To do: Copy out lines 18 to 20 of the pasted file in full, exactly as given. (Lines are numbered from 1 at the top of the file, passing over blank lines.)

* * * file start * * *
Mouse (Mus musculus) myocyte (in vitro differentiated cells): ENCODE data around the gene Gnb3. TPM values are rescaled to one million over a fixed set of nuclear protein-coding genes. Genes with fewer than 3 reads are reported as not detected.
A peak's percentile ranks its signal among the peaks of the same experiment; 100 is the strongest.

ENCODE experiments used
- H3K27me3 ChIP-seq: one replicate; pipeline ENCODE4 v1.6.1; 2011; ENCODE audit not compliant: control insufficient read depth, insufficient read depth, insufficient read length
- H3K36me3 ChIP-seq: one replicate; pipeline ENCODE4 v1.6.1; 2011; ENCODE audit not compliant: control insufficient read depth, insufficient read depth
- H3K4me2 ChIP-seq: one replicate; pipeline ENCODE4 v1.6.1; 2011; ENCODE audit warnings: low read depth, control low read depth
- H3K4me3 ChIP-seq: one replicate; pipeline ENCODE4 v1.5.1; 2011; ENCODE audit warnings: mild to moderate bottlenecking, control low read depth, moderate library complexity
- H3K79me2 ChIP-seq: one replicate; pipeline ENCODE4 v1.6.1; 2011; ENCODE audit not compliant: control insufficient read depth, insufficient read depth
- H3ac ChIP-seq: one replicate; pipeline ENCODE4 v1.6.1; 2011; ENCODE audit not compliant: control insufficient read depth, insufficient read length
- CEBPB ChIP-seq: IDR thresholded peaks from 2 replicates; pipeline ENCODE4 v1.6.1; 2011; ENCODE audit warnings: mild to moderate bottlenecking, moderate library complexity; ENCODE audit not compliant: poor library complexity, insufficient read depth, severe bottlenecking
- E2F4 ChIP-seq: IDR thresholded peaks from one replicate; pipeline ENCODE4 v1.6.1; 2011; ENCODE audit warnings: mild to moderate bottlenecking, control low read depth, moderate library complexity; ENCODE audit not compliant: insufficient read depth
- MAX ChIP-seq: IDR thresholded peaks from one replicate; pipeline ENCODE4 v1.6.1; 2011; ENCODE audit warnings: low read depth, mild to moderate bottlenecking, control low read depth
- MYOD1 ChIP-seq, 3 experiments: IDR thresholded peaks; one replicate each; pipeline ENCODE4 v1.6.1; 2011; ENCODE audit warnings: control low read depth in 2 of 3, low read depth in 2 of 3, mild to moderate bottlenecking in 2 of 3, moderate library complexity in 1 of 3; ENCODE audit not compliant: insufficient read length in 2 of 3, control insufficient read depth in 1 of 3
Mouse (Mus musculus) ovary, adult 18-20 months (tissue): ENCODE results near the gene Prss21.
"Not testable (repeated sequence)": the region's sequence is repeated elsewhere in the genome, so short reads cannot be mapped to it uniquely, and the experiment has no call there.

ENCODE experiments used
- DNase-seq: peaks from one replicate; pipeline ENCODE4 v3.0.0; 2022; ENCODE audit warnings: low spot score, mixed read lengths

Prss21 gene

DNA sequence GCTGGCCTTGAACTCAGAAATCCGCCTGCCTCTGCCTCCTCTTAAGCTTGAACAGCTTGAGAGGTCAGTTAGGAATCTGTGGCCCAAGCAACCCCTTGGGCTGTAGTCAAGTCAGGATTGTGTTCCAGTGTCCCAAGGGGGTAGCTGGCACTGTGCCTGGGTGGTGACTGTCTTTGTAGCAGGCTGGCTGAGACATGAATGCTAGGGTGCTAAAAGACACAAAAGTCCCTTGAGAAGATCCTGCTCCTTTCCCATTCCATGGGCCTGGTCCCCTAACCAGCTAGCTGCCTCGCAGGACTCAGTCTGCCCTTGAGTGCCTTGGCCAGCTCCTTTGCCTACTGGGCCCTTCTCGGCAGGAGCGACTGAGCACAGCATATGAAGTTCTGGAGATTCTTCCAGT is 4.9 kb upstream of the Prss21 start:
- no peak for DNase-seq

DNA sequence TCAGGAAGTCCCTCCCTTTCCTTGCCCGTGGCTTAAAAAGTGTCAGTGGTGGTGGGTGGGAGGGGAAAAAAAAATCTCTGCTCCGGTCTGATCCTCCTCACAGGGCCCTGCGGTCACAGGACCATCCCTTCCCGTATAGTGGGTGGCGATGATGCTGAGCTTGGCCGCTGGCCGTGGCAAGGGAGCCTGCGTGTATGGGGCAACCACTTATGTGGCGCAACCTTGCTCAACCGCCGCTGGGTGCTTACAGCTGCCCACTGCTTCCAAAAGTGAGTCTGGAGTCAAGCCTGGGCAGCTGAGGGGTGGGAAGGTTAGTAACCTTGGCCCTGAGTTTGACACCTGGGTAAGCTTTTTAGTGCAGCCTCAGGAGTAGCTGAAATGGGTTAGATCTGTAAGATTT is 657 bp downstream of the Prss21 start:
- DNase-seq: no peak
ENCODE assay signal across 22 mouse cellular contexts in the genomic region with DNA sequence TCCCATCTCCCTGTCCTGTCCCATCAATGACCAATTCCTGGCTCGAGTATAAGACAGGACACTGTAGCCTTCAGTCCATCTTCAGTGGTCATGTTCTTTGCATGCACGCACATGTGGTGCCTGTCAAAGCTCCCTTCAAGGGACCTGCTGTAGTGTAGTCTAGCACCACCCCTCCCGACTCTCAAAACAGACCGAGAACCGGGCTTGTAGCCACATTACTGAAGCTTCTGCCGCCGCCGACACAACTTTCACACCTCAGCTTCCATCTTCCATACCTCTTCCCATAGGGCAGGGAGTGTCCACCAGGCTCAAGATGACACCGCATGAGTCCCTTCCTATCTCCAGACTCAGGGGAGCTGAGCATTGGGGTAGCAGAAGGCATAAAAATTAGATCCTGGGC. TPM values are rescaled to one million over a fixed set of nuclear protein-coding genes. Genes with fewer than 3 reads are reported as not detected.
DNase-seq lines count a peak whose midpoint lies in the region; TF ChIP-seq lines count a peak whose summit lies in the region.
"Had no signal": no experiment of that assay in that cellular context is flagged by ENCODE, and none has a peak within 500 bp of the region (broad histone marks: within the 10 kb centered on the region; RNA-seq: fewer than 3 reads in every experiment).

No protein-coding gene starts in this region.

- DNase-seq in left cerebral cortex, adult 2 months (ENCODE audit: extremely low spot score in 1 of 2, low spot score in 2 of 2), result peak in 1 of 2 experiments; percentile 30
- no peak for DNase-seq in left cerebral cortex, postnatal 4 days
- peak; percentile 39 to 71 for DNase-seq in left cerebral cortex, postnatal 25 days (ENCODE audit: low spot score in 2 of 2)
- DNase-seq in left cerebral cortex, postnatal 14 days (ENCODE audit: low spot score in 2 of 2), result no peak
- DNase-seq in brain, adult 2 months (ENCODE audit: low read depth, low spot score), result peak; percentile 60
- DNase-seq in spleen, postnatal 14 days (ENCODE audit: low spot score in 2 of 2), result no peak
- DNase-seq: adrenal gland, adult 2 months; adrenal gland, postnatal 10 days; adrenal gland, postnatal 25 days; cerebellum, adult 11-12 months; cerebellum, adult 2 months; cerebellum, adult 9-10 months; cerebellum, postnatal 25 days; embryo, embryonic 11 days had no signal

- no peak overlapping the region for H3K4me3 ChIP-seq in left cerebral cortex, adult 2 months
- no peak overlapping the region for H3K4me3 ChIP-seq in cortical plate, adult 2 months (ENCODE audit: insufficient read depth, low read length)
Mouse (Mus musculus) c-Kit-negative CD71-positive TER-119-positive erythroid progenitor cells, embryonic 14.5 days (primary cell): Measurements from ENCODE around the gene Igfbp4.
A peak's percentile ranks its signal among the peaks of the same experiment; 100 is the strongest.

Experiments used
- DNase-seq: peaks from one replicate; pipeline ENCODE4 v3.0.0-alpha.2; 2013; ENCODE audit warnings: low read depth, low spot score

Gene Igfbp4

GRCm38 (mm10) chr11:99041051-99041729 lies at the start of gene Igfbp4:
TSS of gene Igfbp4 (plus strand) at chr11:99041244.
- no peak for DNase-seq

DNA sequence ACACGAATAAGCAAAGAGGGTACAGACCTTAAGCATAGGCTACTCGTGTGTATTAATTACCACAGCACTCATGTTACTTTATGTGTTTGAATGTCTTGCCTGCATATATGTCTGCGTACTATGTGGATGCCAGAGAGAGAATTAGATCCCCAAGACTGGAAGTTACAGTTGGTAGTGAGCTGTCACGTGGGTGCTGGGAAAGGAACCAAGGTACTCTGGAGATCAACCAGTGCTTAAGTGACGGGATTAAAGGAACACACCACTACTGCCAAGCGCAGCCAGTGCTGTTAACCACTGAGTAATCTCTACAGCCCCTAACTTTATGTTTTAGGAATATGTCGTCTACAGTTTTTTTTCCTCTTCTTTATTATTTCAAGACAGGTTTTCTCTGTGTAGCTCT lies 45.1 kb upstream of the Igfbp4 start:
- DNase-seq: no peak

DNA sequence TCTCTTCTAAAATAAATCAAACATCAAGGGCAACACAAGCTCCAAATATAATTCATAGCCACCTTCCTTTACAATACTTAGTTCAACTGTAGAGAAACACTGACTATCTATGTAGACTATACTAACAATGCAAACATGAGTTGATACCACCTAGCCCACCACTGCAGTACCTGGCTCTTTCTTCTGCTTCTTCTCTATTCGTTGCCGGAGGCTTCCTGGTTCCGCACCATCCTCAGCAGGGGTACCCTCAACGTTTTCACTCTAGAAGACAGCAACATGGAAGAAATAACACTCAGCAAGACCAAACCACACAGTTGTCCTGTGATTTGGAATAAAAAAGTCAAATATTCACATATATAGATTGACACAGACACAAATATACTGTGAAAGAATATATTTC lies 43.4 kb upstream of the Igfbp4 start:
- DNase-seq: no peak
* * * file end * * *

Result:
Prss21 gene

DNA sequence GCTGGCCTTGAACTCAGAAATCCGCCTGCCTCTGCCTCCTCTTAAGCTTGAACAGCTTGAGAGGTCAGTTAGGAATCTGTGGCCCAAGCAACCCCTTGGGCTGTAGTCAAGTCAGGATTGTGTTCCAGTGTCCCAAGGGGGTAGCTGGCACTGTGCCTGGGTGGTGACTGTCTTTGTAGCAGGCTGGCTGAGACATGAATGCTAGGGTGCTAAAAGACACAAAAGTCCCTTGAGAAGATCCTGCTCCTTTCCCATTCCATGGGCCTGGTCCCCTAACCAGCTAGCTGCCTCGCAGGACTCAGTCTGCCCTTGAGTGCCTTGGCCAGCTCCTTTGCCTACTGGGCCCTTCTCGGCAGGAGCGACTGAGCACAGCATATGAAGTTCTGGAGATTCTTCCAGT is 4.9 kb upstream of the Prss21 start:
- no peak for DNase-seq